The transition period for Britain’s “Brexit” will end at the end of the year. Whether the United Kingdom and the EU can reach a trade agreement within the time limit has attracted much attention. On the 4th, representatives of the United Kingdom and the European Union said after two weeks of negotiations that the two sides still have big differences on some core issues.
David Frost, the chief representative of the UK’s “Brexit” negotiations, said on social media that the negotiations have made progress, but “the two sides still have big differences on some core issues. We will continue to work hard to find a foundation that fully respects British sovereignty. s solution”.
Barnier, the EU’s chief negotiator responsible for the UK’s “Brexit” affairs, said on social media: “Although the EU is working hard to find a solution, there are still serious differences in the level of playing field, compliance management and fisheries. Be prepared for this possible situation.”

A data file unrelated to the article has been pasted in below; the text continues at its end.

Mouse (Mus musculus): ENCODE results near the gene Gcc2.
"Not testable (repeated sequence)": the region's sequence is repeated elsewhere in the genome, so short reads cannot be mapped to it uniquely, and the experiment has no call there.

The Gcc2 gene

British Prime Minister Johnson stated on September 7 that October 15 is the deadline for Britain to reach a trade agreement with the European Union. After EU leaders met in Brussels on October 15, the British side once stated that the EU summit marked the end of negotiations between the two parties. If the EU does not fundamentally change its position, there is no need for further talks. After the EU stated that reaching an agreement requires “compromise between the two parties” and “willing to discuss on the basis of the legal text of the agreement,” the UK agreed to resume negotiations on the 22nd.
Analysts believe that the two parties must reach an agreement before mid-November to ensure sufficient time to complete their respective legal procedures.
Britain officially “Brexit” on January 31 this year, and then entered an 11-month transition period. If the UK and Europe fail to reach a trade agreement during the transition period, the bilateral trade will return to the WTO framework from 2021 and re-implement arrangements such as border inspection and tariffs.